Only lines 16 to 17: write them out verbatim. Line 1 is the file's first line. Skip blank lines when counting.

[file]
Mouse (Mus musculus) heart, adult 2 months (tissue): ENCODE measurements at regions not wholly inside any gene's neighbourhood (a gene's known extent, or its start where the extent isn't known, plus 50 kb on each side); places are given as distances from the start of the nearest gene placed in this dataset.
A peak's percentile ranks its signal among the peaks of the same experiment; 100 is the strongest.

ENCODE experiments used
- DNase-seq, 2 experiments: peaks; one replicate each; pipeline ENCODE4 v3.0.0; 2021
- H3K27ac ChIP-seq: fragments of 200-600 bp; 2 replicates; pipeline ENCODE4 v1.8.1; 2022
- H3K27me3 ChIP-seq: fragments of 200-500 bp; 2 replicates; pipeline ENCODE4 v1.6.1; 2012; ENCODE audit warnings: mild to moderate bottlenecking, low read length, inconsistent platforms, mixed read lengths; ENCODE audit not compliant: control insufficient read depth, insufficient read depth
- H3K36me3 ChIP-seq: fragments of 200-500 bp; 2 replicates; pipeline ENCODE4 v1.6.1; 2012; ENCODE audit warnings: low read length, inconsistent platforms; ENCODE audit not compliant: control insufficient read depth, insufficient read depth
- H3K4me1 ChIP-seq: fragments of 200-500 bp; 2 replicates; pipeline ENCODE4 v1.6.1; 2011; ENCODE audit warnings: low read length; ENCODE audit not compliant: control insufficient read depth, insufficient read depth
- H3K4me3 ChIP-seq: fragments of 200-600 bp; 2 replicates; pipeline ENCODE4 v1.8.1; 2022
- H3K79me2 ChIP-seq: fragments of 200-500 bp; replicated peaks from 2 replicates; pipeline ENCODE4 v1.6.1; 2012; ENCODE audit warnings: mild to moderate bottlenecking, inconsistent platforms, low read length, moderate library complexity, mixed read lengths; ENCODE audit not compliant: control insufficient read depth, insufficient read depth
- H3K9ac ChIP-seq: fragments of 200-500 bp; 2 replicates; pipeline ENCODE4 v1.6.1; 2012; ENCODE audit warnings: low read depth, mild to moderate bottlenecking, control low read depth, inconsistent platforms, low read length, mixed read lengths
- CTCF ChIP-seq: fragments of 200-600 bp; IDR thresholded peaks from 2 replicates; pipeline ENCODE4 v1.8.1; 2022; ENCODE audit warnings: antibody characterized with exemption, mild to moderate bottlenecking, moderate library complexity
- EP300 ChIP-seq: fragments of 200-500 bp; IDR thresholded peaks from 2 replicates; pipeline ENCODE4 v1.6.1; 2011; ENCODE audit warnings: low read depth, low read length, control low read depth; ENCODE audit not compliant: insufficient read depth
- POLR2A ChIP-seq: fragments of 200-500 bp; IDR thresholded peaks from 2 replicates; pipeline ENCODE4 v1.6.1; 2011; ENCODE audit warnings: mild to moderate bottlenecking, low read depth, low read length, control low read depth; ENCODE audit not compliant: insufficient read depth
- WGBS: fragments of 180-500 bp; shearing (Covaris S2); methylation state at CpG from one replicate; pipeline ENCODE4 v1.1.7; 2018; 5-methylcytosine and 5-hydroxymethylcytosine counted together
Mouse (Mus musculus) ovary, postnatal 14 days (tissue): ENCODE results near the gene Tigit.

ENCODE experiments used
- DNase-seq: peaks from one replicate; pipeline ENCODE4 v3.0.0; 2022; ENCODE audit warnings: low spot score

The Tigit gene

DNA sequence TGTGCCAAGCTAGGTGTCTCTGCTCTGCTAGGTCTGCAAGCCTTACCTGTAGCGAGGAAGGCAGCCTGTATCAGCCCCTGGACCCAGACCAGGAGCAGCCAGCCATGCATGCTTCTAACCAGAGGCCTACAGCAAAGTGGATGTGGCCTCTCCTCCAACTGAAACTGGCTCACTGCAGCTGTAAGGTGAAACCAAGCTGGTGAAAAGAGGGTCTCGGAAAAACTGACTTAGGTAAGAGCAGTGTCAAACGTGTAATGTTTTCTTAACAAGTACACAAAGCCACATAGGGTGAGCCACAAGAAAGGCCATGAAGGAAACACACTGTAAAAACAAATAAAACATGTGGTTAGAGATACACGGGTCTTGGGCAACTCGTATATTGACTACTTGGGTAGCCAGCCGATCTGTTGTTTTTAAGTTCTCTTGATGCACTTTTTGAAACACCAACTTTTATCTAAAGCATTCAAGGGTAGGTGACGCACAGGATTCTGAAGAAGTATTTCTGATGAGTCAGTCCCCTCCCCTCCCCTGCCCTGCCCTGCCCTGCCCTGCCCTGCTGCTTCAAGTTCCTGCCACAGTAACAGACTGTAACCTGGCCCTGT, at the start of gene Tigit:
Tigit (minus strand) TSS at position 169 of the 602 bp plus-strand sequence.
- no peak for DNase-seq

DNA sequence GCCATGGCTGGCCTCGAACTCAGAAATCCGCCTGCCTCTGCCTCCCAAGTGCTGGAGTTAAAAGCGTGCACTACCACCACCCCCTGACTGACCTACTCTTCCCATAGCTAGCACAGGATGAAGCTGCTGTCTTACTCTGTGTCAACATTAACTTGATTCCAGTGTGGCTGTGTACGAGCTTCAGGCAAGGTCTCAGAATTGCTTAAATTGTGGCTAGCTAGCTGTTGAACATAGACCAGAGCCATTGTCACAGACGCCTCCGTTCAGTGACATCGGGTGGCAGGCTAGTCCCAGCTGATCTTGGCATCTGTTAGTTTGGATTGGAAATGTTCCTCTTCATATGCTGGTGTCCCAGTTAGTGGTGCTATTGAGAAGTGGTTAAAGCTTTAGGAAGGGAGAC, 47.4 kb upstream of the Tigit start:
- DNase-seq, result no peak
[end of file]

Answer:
Mouse (Mus musculus) ovary, postnatal 14 days (tissue): ENCODE results near the gene Tigit.

ENCODE experiments used